Thursday, February 15, 2007

U.S. senator: It's time to ban Wikipedia in schools, libraries

Here's the newest from Sen. Ted Stevens, the man who described the Internet as a series of tubes: It's time for the federal government to ban access to Wikipedia, MySpace, and social networking sites from schools and libraries.

read more | digg story


Matthew Nehrling said...

The article is very misleading. The comments about banning Wikipedia and/or MySpace are actually the journalists opinion and not actually part of the bill.

Here is a link to Senate Bill 49-

Summary:: A bill to amend the Communications Act of 1934 to prevent the carriage of child pornography by video service providers, to protect children from online predators, and to restrict the sale or purchase of children's personal information in interstate commerce.

It is a far stretch to say that this will ban Wikipedia or MySpace from Libraries.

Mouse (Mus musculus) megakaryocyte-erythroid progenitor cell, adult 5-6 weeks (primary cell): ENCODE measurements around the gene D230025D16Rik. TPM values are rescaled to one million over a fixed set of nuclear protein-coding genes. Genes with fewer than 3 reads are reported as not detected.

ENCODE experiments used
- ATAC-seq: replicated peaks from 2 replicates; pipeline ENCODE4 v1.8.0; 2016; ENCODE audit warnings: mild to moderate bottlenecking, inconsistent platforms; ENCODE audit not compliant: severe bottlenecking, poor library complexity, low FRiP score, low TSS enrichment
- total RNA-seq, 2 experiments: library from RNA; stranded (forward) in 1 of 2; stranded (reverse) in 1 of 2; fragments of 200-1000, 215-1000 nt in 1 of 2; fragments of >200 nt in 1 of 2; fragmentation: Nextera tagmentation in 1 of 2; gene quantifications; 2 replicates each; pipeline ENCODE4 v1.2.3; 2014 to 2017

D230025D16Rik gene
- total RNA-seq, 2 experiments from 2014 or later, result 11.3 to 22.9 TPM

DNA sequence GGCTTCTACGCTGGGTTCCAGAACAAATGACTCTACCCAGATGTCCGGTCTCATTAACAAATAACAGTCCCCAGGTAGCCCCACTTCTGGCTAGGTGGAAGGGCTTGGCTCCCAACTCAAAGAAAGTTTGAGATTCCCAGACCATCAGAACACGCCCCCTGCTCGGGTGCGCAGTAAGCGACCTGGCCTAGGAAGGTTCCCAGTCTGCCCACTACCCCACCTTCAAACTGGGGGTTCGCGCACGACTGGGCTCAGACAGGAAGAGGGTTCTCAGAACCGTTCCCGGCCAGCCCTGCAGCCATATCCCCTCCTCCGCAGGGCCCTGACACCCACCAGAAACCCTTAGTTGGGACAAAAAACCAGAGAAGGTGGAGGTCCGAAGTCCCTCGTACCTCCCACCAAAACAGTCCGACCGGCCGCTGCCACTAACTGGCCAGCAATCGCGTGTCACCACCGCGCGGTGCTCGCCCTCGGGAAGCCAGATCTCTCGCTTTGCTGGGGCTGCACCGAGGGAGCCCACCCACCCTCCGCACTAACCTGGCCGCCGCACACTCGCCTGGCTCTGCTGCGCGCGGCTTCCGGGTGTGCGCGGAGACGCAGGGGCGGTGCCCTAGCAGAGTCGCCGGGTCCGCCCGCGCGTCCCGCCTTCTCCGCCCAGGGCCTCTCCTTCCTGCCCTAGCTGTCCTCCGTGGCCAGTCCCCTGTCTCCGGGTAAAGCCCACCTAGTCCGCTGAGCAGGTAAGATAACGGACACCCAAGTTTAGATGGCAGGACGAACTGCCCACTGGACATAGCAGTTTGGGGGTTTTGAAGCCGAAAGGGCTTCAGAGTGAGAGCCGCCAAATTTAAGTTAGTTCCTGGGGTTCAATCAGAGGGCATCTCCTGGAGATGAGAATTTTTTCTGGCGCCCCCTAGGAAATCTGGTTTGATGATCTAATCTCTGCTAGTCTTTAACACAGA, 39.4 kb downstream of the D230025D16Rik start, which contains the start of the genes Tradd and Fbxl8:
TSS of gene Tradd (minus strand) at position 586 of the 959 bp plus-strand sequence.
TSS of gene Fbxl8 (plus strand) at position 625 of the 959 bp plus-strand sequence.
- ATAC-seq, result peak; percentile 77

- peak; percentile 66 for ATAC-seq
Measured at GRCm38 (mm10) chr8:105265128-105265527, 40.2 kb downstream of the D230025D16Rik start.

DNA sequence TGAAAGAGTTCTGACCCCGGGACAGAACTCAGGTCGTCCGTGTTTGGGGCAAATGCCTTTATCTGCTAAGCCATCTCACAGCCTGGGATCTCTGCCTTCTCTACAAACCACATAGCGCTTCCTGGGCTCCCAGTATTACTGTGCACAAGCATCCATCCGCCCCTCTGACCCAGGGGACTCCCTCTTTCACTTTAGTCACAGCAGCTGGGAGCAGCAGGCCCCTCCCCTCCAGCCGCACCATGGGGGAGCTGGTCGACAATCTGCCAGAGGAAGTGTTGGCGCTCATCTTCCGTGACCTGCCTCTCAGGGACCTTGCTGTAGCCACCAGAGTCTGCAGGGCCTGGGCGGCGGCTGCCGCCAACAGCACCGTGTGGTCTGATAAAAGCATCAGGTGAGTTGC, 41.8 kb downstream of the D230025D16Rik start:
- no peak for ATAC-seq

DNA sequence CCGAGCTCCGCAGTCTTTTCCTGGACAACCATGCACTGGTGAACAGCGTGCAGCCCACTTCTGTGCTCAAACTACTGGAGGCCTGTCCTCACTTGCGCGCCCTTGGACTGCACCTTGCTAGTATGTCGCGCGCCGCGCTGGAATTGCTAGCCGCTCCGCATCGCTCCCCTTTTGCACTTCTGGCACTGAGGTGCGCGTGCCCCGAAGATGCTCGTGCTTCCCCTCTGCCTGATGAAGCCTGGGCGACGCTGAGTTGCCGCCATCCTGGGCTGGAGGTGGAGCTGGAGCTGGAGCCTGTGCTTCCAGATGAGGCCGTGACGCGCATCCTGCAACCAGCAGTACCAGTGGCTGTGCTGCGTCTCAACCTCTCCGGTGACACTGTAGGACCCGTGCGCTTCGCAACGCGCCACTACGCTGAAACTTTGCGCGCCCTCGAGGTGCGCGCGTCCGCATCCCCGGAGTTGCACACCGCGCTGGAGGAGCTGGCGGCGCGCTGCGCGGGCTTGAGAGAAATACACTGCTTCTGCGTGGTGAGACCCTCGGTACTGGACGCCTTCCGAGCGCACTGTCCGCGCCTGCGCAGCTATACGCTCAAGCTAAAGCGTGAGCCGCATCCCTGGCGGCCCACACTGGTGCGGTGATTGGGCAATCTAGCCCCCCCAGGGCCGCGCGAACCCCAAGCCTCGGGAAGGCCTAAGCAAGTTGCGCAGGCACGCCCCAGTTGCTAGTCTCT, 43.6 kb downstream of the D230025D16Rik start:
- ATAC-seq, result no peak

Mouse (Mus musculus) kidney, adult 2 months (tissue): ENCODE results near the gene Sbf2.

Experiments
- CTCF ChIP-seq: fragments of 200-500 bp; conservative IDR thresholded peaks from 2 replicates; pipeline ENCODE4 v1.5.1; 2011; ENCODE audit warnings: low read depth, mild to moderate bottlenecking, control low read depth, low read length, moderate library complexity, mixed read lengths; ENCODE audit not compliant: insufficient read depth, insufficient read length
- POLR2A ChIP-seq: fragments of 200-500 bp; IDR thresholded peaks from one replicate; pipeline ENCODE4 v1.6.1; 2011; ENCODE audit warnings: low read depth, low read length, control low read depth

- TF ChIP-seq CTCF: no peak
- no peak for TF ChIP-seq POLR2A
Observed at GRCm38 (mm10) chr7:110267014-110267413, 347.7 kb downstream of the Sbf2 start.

bschlenker said...

Matt! Huge thanks for the clarification. I guest its best that I check my sources more often ;-)

But I suppose that's why the bloggoshpere is so awesome! One minute I've got it wrong...then next minute someone adds the conversation and clears things up.

I love this stuff!

Matthew Nehrling said...

Amazing isn't it? 15 years ago we couldn't even check up on these things. If a journalist said something, we could either take them at their word or spend days and days doing research, still with no outlet to voice this clarification to the public.

Think about the whole Dan Rather forged documents fiasco a couple of years ago. Bloggers on Free Republic were able to get copies of the so called original docs, compare it to one generated in Word (default settings) and prove it was a fake, all within a few hours of the story posting.. within a few days they also found that the person who supposedly wrote the report had retired several years before it was written..

The internet really does keep a check and balance on all information. The 'Chaos' factor people fear actually has its advantages.